Did you receive 3 or 4 copies of The Very Hungry Caterpillar at your baby shower? Looking for some new reading material? As I mentioned earlier, with the help of a few wonderful parents and librarian friends, I’ve created a book list  for expecting parents looking to read to their baby in utero. Think of it as a starter list for those interested in diving into the vast and wonderful world of children’s literature. There are many different types of books from picture to poetry to chapter books, a sampling of books with rhyme and rhythm, excellent early literacy devices, and also a sampling of favorite timeless stories. Enjoy!

Books List for Reading to Baby In Utero

Picture Books & Early Readers

The House in the Night

The House in the Night by Susan Marie Swanson, illustrated by Beth Krommes

Beautiful illustrations with beautiful verse. This Caldecott winning picture book is a wonderful, short read-aloud.

(recommended by @storytiming)

The Owl and the Pussycat

The Owl and the Pussycat by Edward Lear, illustrated by Jan Brett

The classic nursery rhyme illustrated by one of the most celebrated children’s book illustrators.

(recommended by @MelissaZD)

All the World

All the World by Elizabeth Garton Scanlon, illustrated by Marla Frazee

Lovely rhyming verse about  one family’s day together.

(recommended by @PoesyGalore @MelissaZD)

Stars

Stars by Mary Lyn Ray, illustrated by Marla Frazee

Another picture book illustrated by the talented Marla Frazee.

Jamberry

Jamberry by Bruce Degen

A colorful, sing song story about a bear, a boy, and berries.

(recommended by @iamemmamusic)

A Good Day

A Good Day by Kevin Henkes

A book that teaches it’s reader all about perspective.

Ten Little Fingers and Ten Little Toes

Ten Little Fingers, Ten Little Toes By Mem Fox, illustrated by Helen Oxenbury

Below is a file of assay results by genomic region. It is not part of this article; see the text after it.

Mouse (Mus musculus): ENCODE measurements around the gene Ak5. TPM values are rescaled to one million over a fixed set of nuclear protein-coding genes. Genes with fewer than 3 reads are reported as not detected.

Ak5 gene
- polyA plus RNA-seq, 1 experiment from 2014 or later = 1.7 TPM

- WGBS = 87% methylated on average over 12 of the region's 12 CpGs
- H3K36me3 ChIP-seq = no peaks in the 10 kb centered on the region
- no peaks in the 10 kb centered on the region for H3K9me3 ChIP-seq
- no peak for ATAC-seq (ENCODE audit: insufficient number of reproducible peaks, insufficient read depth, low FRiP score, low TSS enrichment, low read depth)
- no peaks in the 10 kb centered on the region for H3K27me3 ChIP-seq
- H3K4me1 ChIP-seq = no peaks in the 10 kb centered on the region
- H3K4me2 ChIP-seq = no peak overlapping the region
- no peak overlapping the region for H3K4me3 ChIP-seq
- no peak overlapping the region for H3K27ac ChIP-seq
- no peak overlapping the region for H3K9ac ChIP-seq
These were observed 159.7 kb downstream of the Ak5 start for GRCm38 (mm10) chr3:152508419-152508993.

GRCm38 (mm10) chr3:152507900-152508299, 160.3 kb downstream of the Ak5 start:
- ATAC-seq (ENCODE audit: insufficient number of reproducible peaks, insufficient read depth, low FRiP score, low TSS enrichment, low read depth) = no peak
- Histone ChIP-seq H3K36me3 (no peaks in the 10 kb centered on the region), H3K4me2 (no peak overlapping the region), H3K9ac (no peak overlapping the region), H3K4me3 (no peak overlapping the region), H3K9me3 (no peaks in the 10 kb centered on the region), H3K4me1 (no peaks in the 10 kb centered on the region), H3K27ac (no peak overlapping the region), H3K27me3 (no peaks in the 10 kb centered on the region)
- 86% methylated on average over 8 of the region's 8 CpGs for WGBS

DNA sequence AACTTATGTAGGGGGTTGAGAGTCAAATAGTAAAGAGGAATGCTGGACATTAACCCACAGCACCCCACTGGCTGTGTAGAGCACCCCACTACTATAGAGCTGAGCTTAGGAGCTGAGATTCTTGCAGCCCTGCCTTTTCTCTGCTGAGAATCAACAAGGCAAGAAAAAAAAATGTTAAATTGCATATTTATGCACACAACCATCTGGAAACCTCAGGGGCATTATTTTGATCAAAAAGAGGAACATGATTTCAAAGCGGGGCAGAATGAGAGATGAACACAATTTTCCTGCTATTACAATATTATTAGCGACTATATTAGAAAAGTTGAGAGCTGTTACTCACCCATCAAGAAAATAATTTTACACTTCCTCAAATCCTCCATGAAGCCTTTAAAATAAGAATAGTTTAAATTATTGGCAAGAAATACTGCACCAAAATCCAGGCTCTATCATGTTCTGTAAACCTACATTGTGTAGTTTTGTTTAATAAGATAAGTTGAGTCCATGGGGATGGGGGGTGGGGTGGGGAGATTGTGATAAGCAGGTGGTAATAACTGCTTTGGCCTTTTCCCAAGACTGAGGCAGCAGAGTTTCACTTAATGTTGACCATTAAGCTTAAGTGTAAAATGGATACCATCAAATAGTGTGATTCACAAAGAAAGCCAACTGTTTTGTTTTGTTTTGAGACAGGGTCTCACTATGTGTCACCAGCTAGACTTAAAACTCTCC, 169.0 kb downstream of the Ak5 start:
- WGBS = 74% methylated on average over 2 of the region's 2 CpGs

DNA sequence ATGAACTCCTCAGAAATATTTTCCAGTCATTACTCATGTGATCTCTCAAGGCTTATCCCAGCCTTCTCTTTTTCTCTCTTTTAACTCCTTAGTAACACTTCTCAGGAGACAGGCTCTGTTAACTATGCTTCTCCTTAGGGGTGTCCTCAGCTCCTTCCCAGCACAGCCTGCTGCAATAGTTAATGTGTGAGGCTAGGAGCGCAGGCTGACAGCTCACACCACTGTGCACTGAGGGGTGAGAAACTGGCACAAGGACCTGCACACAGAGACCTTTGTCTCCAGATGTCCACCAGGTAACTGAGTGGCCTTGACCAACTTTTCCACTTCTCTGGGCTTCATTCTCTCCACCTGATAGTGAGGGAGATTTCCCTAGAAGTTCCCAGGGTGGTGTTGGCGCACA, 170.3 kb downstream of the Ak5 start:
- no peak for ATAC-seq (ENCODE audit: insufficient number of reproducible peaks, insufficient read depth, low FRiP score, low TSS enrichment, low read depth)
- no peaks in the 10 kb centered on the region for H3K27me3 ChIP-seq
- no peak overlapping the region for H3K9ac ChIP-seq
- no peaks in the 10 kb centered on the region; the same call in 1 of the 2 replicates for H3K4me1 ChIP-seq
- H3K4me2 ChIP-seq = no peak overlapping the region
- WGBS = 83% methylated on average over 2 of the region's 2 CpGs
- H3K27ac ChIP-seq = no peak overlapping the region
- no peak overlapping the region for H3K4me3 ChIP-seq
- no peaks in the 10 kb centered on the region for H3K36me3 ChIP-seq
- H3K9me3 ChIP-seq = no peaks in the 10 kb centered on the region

(recommended by @iamemmamusic)

The Story of Ferdinand

The Story of Ferdinand by Munro Leaf, illustrated by Robert Lawson

This classic is a favorite storytime book for a couple of the librarians I work with. We adore Ferdinand’s gentle heart.

The Hello, Goodbye Window

The Hello, Goodbye Window by Norton Juster, illustrated b Chris Raschka

Two kid lit greats – Norton Juster and Chris Rashka – produced a gorgous and playful book about a little girl and her grandparents.

(recommended by @MelissaZD)

Little Bear

Little Bear by Else Holmelund Minarik, illustrated by Maurice Sendak

Adorable early reader book about a curious little bear, his parents, his friends, and their adventures. Also recommend A Kiss for Little Bear, Father Bear Comes Home, Little Bear’s Visit, and Little Bear’s Friend.

There Is a Bird on Your Head!

There Is a Bird on Your Head! by Mo Willems

Pee-your-pants-hilarious duo, Elephant & Piggie books are as loved by  adults as they are children. Also try, Should I Share My Ice Cream?, I Am Invited to a Party!, I Broke My Trunk!, Let’s Go for a Drive!, and more!… all Elephant & Piggie books!

(recommended by @MelissaZD)

Curious George

A silly tale about a silly little monkey that both you and your future monkey will enjoy.

(recommended by @cbsundance)

 

Poetry

When We Were Very Young

When We Were Very Young and Now We Are Six by A.A. Milne

A collection of darling poetry by the author of the Winnie the Pooh books.

Here's a Little Poem

Here’s a Little Poem: A Very First Book of Poetry collected by Jane Yolen and Andrew Fussek Peters, illustrated by Polly Dunbar